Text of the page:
"
Newspaper Archive of
Lovell Chronicle
Lovell , Wyoming
Lyft
January 15, 2015     Lovell Chronicle
PAGE 1     (1 of 18 available)        PREVIOUS     NEXT      Full Size Image
 
PAGE 1     (1 of 18 available)        PREVIOUS     NEXT      Full Size Image
January 15, 2015
 

Newspaper Archive of Lovell Chronicle produced by SmallTownPapers, Inc.
Website © 2023. All content copyrighted. Copyright Information.     Terms Of Use.     Request Content Removal.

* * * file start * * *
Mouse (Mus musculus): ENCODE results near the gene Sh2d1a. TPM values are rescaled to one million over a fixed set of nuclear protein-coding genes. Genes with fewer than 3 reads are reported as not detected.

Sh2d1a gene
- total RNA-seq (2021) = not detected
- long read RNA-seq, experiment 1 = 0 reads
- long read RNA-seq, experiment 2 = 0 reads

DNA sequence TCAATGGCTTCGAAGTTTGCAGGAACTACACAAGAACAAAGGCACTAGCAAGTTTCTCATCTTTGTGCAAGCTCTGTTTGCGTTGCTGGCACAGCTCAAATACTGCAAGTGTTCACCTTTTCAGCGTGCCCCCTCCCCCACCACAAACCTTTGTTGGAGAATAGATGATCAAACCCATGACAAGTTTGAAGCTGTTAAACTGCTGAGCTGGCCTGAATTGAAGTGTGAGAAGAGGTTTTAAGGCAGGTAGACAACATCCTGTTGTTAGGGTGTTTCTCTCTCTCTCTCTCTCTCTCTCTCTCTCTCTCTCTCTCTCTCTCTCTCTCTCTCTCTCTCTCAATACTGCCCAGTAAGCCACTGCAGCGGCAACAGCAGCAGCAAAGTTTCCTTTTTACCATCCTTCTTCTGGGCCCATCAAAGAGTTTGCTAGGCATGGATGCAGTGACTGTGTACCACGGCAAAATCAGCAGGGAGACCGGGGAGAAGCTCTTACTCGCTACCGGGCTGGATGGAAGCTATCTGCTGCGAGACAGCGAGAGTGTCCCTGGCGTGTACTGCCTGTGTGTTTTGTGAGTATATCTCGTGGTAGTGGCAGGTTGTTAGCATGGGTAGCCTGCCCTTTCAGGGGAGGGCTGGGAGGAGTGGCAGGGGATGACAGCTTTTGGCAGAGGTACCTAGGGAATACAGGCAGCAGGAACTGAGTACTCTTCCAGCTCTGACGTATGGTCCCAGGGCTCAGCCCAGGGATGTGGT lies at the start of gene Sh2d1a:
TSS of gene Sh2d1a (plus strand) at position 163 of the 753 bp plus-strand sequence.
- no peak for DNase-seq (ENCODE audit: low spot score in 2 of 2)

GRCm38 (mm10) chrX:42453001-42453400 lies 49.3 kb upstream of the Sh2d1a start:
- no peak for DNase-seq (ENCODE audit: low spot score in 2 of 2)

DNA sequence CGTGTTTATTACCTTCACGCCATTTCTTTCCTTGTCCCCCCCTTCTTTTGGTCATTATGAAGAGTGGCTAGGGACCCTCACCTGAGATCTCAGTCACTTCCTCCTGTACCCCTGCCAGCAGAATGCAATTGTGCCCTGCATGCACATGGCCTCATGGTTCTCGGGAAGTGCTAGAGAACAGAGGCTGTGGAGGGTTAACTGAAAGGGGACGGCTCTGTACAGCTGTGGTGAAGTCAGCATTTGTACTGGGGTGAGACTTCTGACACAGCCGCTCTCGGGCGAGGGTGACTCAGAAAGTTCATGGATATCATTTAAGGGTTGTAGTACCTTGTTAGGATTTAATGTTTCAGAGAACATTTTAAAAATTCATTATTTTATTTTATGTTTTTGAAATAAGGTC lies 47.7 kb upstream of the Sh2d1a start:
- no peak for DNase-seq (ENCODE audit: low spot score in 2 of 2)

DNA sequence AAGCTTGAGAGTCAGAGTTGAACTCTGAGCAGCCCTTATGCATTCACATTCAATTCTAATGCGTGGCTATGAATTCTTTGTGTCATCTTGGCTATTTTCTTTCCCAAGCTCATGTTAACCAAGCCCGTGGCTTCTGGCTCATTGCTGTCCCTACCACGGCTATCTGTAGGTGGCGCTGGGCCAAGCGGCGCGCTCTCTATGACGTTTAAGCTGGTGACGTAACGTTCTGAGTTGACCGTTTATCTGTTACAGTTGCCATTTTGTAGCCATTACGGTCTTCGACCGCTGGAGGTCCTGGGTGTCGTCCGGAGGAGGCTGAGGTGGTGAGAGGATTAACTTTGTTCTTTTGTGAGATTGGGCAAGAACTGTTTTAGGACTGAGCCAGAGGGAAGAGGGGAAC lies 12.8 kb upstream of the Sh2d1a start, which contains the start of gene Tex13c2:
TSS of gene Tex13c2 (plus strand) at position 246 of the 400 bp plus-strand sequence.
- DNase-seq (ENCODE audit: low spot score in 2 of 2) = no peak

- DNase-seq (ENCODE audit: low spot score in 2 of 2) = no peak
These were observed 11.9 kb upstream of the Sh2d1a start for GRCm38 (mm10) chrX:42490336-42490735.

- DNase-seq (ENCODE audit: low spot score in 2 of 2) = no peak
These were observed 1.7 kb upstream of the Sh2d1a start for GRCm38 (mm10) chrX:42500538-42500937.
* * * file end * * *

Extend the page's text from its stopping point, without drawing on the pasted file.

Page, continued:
LOVELL .... !!iii00 -,,, -- What's Inside ... Aavah update 2 Lovell resident killed 6 Gas prices fall 6 Held Your Whole Life 3_3 LOVELL, WYOMING VOLUME 109, NUMBER 31 THURSDAY, JANUARY 15, 2015 75 Lewis still in place; council votes to advertise for chief BY DAVID PECK Nick Lewis remains the chief of police in Lovell - for now. After rescinding the chiefs firing last week and in doing so announcing that he did not intend to reappoint Chief Lewis, Mayor Angel Montanez presented his list of appointments for his four-year mayor- al term Tuesday before a packed house at Lovell Town Hall. The list did not include Lewis as chief of police, but neither did it include the name of a replacement. Instead, the council vot- ed 3-2 to advertise for a new chief. Sup- porting the mayor in advertising for a chief were councilmen Brian Dickson and Scott Allred, who made the motion to advertise. Councilmen Bruce Wolsey and Kevin Jones voted against the motion. Under the Lovell Town Code, Lewis remains as chief of police until a new ap- pointment is made and the council ratifies that appointment, Town Attorney Sandra Kitchen said Tuesday night. After being sworn in as mayor at noon on Friday, Jan. 2, Mayor Montanez fired Lewis as chief at 7 a.m. the next day, Jan. 3. He then rescinded the termination on the afternoon of Wednesday, Jan. 7, writ- ing to Lewis, "Nick, the purpose of this let- ter is to advise you that you are not ter- minated from your employment with the Town of Lovell. Although I do not intend to reappoint you, you are still employed with the Town of Lovell." Lewis started working regular shifts again on Monday, Jan. 12, after taking his daughter back to the University of Wyo- ming in Laramie over the weekend. He re- mains as the chief until a replacement is named by the mayor and the council rati- fies the selection. DAVID PECK Ken Ferbrache addresses the Lovell Town Council during the public comments portion of the council meeting Tuesday night, which largely addressed Mayor Angel Montanez's decision to not reappoint Chief of Police Nick Lewis. APPOINTMENTS MADE At the start of the appointment process Tuesday, Mayor Montanez noted that may- ors have long had the authority to appoint certain department heads in Lovell (and in other towns under 4,000 in population). He called it the "mayor's prerogative." "These appointments are made by the mayor with the town council's approval," Montanez said, noting the positions of town administrator, chief of police, clerk-trea- surer, town attorney, municipal judge and building inspector. "These are mayor's pre- rogative. It's been done in the past. A new mayor comes in and wants to appoint some- one new, and our code has not changed." Montanez did not propose an admin- istrator Tuesday and said the town would advertise for the position. The council vot- ed to OK the advertising. He then reap- pointed Valerie Beal as clerk-treasurer, which the council voted to accept, then an- nounced that he will not reappoint Chief Lewis and said the town will advertise for the position. Allred moved to authorize the town to advertise for a new chief, and it passed 3-2. Attorney Kitchen pointed out that Lewis will remain as chief for the time be- ing since a replacement was not appointed Tuesday. "No appointment is going to be made tonight," the mayor said. "Like Sandee said, he'll stay in that position until we find a new chief with council approval." Montanez appointed Kitchen as town attorney and Sylvia Gams as municipal judge, and the council approved both ap- pointments. He said councilmen Allred and Jones will research a new emergency man- agement coordinator and come back with a recommendation. Keri Wilske recently re- signed from the post. The mayor re-appointed John Schnei- der as building inspector and Tom Dillon as assistant, and the council approved. Montanez then issued council assign- ments with Wolsey as parks and recreation dept. liaison, Jones as streets, alleys and garbage dept. liaison, Allred police dept. and Dickson sewer and water. Montanez said he will be in charge of special projects. PUBLIC COMMENTS Montanez then opened the floor to pub- lic comments, and nine citizens weighed in on the mayor's decision to not reappoint Chief Lewis. Jay Brinkerhoff opened the comment period by asking what would happen if the town advertises and the council "re- fuses to accept" any of the mayor's choic- es for a new chief. Allred replied, "I would hope that would not happen. My interest being up here as a councilman, and I'm SEE 'CITIZENS SPEAK OUT,' page 3 Hospital Association hosts healthcare forum in Powell BY PATTI CARPENTER Hospital CEOs, admin- istrators, trustees and oth- er stakeholders put their heads together on Thurs- day, Jan. 8, to review bills that will be heard during the eight-week session of the Wyoming Legislature that convened on Tues- day. The special meeting was hosted by the Wyo- ming Hospital Association (WHA) and held at North- west College. The Wyoming Legisla- ture will vote on a number of key pieces of legislation that could potentially im- pact rural hospitals. Sen. Ray Peterson of Cowley and Rep. Elaine Harvey of Lovell were among the leg- islators on hand to listen to the concerns of those at- tending the special meeting and to answer questions. Major issues discussed included Medicaid expan- sion, Title 25, the tobacco tax, a bill that Would allow surgical centers to build convalescent care centers and extension of a loan re- payment program to nurs- ing students. MEDICAID EXPANSION WHA members and leg- islators were encouraged by WHA president Eric Bo- ley to support Medicaid ex- pansion. He explained two potential pieces of legisla- tion that will most likely be heard by legislators in- cluding the "share plan," supported by Gov. Matt Mead and the State Dept. of Health and the "Medic- aid Expansion Alternative Plan," supported by the Joint Labor, Health and So- cial Services Committee of the Wyoming Legislature. Boley indicated that the WHA had no prefer- ence regardifig which bill is passed, but that it is crucial for hospitals in the state that some sort of expansion takes place to help shore up the tremendous losses hos- pitals are experiencing in Wyoming as a result of the estimated 17,000 individu- als who remain uninsured in the state. "WHA has no pref- erence on which one is passed," said North Big Horn Hospital CEO Rick Schroeder, who is also the current chairman of WHA Board of Directors. "The important matter at hand for us is that we have com- munity members across Wyoming who have no in- surance or are underin- sured and have little or no ability to pay for medical care. Whichever version is passed will help the unin- sured, underinsured and health care facilities across the state. Schroeder said any form of Medicaid expansion could potentially help non- profit hospitals like NBHH, which for the most part are just trying to break even. "In 2014, NBHH provid- ed over $1,000,000 worth of uncompensated care health care services," said Schro- eder. "A significant amount of that would be covered by Medicaid expansion (if the state would have allowed Medicaid expansion)." TITLE 25 Title 25 allows law en- forcement and medical pro- viders to evaluate, detain, and hospitalize persons with acute mentally illness for a 72-hour period of time. This includes individuals who may be contemplating suicide. It is a program that is not profitable for most hospital providers. NBHH currently works with local law enforcement agencies to SEE "TITLE 25 NOT PROFITABLE,' page 3 County looks to change annex agreement with Town of Lovell BY KARLA POMEROY Big Horn County will be looking to renegotiate the terms of the agreement they have with the Town of Lovell for use of the county annex in Lovell. County Maintenance Supervisor Fred Werner told the commissioners Jan. 6 that the contract was up in February and he would like to see the town of Lovell assisting with util- ities. He said regular oper- ations for the annex costs the county about $21,000 annually, $18,000 of that in utilities. He said on a normal month the county uses the facility about 25 percent of the time. The town uses the facility to house its dis- patch center and municipal court office, as well as us- ing the courtroom for mu- nicipal court. The county uses the fa- cility for circuit court of- fice and use of the court- room, a small office space twice a month for the clerk and treasurer, C.A.R.E.S. office and an office for the deputies. Werner said there is the possibility that more of the newly remodeled emer- gency management build- ing could be remodeled to accommodate office space for the clerk, treasurer and deputies if needed. Commissioner John Hyde said, "First and fore- most the county needs to maintain a presence in Lovell. That building is about our only presence. I understand the issues with the maintenance. I guess Lovell should be asked to rent at a rate that is SEE 'MAINTENANCE AN ISSUE AT ANNEX,' page 3 PATT CARPENTER The Big Horn County School District No. 2 Board of Trustees announced Lovell Elementary School Principal Cheri Hoffman's plan to retire at the end of the school year at its regularly scheduled meeting held at the district's administrative offices on Monday night. Hoffman announces retirement BY PATI'I CARPENTER Principal Cheri Hoffman announced her plan to retire at the end of the current school year, on June 12, 2015. Hoffman has served most of her educational career at Lovell Elementary School, including seven years as a teacher and most recently as the school's principal for 13 years. Her resignation was announced on Monday night at the Big Horn County School District No. 2 board meeting, where the board reluctantly accepted her resigna- tion and thanked her for her many years of service. Supt. Rick Woodford said though he hasn't worked with her long, he is very im- pressed with her work. "One thing that's been really evident to me since I've been here is that Mrs. Hoff- man has put her heart and soul into her job," said Woodford, who became the dis- trict's superintendent only last summer. "She loves the kids and I think she's done a fantastic job. 'You walk through the school and there's a culture there. Some schools lack that culture and you're just not sure what that school is all about, but when you go to Lovell Elementary School you see a posi- tive culture there. It's all about teaching and learning. The love for kids resonates through that building. And it is her leader- ship which has caused that circumstance. It's been a pleasure for me to work with her, even though it's been for only a short time." Hoffman said she is retiring to spend more time with her husband, John, who has already been retired for five years, her grown children and especially her 16 grandchildren. "I love my grandchildren and just want to be a part of their lives," she said. "This will allow me to travel to be with them. I feel like I've missed a lot already." Hoffman said she has several grand- children who live in other parts of the country, including six in the Washing- ton, D.C. area. She said she also loves to collect antiques and spend time with her horses on the farm she and her husband own just outside of Lovell. "We are planning to stay here, this is our home and we love this communi- ty," she said. "I want to contribute to the community in some way, especially to the schools. I'm not sure yet exactly what I will do." She said it was a difficult decision to retire because she will miss working with the children and her staff, which she said are like "family" to her. "I will miss the children, of course. They are so delightful and funny and hon- est and just good," she said. "They make me laugh every day. "I will also miss my staff. They are the most dedicated people I've ever met in my life. They work tirelessly. You can drive by the school any time and see their cars still here because they are working on their own time." IIl[ll!l!l!lJlll!l![l[l[lllll The Lovel Chronicle, 234 E. Main, Lovell, WY 82431, Contact us at: 548-2217, www.lovellchronicle.com